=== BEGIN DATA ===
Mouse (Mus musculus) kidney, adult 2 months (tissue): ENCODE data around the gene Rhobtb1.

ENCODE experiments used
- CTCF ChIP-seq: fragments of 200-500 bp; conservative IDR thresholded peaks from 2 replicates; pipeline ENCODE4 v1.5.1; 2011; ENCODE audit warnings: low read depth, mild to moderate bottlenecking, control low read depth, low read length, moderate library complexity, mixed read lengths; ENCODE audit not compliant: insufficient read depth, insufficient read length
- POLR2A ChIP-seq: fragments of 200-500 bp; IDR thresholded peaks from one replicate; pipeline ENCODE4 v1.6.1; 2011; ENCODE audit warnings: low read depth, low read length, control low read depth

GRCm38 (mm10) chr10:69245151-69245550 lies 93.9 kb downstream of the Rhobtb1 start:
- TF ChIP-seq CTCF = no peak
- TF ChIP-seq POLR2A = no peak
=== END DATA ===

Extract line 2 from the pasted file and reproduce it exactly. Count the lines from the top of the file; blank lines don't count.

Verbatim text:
ENCODE experiments used